The benefits are multiple. It helps to have a single lens to see all those security tools, from cameras to panic buttons to radio communications between law enforcement and beyond. Information is no longer compartmentalized but disseminated to all stakeholders. There is no choke point where information does not pass.

These security centers became standard practice in law enforcement after 9/11. Several large companies and organizations have taken this route, along with utilities and other infrastructure. Since public transit is part of the nation’s critical infrastructure, establishing a security operations center is an important part of security response and prevention.

  1. educate the public

Finally, millions of commuters use public transport daily. Getting public buy-in will not only help people understand the importance of safety procedures, but also how they can help. Security measures are not there to prevent them from moving from place to place. Educating the public can engage them in the process and help develop individuals who care a little more about their surroundings. Rather than being unhappy or inconvenienced, they have a better understanding of the secure environment and will be more likely to ask for advice or otherwise participate in security efforts.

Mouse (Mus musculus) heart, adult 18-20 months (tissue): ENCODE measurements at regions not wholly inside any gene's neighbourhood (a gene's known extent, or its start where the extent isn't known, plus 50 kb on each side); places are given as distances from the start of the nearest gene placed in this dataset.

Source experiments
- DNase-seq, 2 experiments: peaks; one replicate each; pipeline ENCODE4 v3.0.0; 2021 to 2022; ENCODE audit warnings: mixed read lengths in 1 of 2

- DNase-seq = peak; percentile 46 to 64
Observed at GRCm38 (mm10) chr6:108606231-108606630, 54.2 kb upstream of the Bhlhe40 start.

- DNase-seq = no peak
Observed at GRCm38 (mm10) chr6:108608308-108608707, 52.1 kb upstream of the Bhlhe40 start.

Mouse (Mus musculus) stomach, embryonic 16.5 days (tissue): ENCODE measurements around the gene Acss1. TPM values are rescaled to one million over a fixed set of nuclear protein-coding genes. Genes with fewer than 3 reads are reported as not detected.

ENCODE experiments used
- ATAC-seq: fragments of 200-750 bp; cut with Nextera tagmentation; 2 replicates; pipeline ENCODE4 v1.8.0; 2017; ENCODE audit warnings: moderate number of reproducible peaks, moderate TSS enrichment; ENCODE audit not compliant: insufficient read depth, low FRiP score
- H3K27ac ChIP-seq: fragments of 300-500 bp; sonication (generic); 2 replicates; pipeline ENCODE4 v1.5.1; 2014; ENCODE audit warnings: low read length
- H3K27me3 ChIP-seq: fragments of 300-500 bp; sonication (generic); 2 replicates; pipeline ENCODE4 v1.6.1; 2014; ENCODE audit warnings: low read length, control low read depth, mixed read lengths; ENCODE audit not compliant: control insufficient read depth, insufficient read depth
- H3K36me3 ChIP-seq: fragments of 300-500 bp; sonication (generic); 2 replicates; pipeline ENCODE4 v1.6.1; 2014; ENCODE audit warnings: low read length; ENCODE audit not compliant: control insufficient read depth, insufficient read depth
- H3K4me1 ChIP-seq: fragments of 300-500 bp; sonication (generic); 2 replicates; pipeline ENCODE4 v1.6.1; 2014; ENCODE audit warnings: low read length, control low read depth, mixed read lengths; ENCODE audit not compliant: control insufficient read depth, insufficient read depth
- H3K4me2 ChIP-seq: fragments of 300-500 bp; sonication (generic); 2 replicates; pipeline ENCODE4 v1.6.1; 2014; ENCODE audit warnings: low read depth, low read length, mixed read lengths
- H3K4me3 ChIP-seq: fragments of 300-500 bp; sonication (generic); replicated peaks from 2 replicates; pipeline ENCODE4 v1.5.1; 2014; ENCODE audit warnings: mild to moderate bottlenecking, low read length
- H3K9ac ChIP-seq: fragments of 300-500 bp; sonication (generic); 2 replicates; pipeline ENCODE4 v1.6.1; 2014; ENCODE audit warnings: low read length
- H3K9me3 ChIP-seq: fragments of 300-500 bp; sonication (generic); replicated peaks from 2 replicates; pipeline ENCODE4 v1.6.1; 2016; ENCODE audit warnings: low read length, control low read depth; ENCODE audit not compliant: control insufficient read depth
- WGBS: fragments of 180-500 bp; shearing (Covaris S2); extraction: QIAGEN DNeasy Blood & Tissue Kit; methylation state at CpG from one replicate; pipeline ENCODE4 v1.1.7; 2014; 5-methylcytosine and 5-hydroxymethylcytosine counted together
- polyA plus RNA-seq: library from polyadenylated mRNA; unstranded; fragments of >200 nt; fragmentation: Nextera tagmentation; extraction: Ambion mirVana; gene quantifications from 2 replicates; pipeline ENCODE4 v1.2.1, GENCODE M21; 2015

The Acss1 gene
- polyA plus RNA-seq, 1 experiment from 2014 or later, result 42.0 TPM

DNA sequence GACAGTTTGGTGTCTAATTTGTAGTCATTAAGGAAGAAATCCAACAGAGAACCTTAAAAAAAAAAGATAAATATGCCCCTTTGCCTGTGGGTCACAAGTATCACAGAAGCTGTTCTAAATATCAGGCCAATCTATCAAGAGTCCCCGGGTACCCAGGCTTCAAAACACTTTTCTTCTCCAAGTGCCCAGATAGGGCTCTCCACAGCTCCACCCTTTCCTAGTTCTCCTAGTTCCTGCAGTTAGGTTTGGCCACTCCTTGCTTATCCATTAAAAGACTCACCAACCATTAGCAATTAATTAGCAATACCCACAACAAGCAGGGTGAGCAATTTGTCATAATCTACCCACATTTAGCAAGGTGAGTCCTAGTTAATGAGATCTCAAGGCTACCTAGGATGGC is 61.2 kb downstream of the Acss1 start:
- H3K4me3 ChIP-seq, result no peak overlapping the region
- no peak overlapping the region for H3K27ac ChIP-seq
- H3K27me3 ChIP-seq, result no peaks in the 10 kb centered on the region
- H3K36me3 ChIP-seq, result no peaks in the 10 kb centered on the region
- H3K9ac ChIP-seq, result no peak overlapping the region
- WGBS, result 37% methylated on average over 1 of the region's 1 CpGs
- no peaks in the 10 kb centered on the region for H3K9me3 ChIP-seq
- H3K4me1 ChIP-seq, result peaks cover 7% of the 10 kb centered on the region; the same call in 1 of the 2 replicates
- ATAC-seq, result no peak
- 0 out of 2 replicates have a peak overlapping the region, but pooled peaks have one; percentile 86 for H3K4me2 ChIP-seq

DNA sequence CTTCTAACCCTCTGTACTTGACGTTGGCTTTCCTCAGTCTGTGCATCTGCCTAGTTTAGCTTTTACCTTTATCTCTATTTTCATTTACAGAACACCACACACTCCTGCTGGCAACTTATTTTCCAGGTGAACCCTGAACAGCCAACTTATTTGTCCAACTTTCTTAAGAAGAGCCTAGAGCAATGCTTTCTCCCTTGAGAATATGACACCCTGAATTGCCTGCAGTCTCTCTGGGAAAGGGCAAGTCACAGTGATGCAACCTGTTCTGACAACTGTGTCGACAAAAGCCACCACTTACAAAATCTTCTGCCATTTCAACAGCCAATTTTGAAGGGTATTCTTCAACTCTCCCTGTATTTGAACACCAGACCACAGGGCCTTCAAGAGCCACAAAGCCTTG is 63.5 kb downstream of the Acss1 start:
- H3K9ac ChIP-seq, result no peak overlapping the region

Conclusion

There is no miracle solution to prevent security breaches. Agencies need to take a layered approach, combining a number of different solutions. This means the physical presence of uniformed officers for deterrence and plainclothes officers for surveillance. It also means cameras, as well as panic buttons such as blue light boxes on college campuses. As cities become increasingly digitally interconnected, another layer will be smart sensors that collect data as commuters move from points A to B. Finally, a central post is needed to coordinate all of this data and to make sense of, as well as to respond effectively. to a threat.

Allocating funds to update security may seem expensive, but an attack will be even more expensive. Unfortunately, terrorists see public transit as an opportunity to make a splash. Public transport systems are one of the most open systems. It’s time to take action to ensure cities have the right safeguards in place.

Melvin Z. Madore